Ekanayake has expressed his views on resuming track and field sports on previous occasions as well. He has cited track and field sports as a low risk sports and has the ability to resume despite the pandemic.

Sri Lanka’s sportsmen and women are scheduled to take part in a number of international events in 2021 and 2022. Resumption of local competitions including national championships is going to benefit them.

Continue Reading

Sports

Diego Maradona – Argentina’s flawed football icon

Published

on

Dazzling, infamous, extraordinary, genius, outrageous. Diego Maradona. A flawed football icon.

One of the game’s most gifted players, the Argentine boasted a rare combination of flair, flamboyance, vision and speed which mesmerised fans.

He also outraged supporters with his controversial ‘Hand of God’ goal and plunged into a mire of drug abuse and personal crises off the pitch.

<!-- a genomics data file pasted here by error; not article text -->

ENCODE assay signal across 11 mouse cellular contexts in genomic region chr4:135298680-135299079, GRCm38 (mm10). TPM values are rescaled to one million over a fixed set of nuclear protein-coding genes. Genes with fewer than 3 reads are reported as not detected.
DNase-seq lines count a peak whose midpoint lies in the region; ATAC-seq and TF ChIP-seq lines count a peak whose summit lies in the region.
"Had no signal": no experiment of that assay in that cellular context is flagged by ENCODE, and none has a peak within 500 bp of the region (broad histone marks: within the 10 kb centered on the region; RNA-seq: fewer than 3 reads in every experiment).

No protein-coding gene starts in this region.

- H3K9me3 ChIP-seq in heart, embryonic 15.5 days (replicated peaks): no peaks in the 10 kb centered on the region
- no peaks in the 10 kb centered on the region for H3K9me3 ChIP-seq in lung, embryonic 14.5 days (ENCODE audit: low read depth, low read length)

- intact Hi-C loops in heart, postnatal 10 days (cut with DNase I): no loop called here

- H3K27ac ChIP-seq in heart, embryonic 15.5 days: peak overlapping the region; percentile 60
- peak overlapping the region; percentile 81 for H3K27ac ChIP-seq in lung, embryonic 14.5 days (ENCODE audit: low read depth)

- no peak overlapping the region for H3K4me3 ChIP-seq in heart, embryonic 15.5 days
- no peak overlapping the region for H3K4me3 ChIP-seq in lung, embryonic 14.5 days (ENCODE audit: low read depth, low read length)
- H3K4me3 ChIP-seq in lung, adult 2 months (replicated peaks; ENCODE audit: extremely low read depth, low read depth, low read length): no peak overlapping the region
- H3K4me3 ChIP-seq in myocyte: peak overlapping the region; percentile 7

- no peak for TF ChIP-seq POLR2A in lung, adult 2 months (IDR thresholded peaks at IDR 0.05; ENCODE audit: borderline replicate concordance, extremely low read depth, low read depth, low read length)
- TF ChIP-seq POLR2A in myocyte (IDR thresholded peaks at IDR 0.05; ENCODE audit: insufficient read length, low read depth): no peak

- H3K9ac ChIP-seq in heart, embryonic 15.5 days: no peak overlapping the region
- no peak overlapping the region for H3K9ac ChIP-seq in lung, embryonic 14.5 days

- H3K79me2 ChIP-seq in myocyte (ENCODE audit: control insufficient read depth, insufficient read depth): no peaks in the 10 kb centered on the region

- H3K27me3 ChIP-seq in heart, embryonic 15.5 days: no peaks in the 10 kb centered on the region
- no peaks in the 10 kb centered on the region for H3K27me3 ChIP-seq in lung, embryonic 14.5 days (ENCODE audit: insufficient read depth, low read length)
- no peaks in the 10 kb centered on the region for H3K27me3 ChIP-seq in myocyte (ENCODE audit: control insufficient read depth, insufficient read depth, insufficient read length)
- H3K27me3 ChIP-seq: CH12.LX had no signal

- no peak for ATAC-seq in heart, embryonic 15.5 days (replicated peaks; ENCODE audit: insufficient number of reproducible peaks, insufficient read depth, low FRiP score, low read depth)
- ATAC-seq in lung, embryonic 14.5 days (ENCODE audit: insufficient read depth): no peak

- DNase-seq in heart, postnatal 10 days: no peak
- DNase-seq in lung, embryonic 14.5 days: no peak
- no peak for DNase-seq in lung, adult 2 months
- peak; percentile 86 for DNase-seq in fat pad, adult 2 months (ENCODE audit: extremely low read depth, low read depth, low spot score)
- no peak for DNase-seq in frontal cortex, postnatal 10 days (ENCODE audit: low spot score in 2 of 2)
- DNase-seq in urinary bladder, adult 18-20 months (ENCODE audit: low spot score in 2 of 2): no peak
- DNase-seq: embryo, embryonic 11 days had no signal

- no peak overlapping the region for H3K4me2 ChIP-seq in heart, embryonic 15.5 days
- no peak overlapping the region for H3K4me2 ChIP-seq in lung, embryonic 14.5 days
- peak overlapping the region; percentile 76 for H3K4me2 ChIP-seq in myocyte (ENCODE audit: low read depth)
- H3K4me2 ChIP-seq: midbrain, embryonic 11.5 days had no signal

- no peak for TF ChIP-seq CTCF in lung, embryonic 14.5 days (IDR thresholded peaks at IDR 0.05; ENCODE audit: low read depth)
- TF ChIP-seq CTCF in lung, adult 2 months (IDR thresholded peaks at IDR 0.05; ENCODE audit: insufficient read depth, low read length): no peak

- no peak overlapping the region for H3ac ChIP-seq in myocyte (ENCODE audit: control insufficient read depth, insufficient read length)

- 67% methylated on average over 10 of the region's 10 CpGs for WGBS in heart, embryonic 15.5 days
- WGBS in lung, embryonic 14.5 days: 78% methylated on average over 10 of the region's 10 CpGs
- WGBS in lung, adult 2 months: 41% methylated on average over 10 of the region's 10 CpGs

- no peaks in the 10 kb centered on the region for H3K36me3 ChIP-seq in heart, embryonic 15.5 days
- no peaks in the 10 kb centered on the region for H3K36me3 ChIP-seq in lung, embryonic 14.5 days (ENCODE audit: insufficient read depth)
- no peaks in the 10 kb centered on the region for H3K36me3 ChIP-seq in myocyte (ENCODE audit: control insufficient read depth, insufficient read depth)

Born 60 years ago in a Buenos Aires shanty town, Diego Armando Maradona escaped the poverty of his youth to become a football superstar considered by some to be even greater than Brazil’s Pele.

The Argentine, who scored 259 goals in 491 matches, pipped his South American rival in a poll to determine the greatest player of the 20th Century, before Fifa changed the voting rules so both players were honoured.

Maradona showed prodigious ability from a young age, leading Los Cebollitas youth team to a 136-game unbeaten streak and going on to make his international debut aged just 16 years and 120 days.

Short and stocky, at just 5ft 5in, he was not your typical athlete.

But his silky skills, agility, vision, ball control, dribbling and passing more than compensated for lack of pace and occasional weight problems.

He may have been a whizz at running rings round hostile defenders but he found it harder to dodge trouble.

Maradona’s 34 goals in 91 appearances for Argentina tell only part of the story of his rollercoaster international career.

He led his country to victory at the 1986 World Cup in Mexico and a place in the final four years later.

In the quarter-final of the earlier tournament, there was a foretaste of the controversy that would later engulf his life.

The match against England already had an extra friction, with the Falklands War between the two countries having taken place only four years beforehand. That on-field edge was to become even more intense.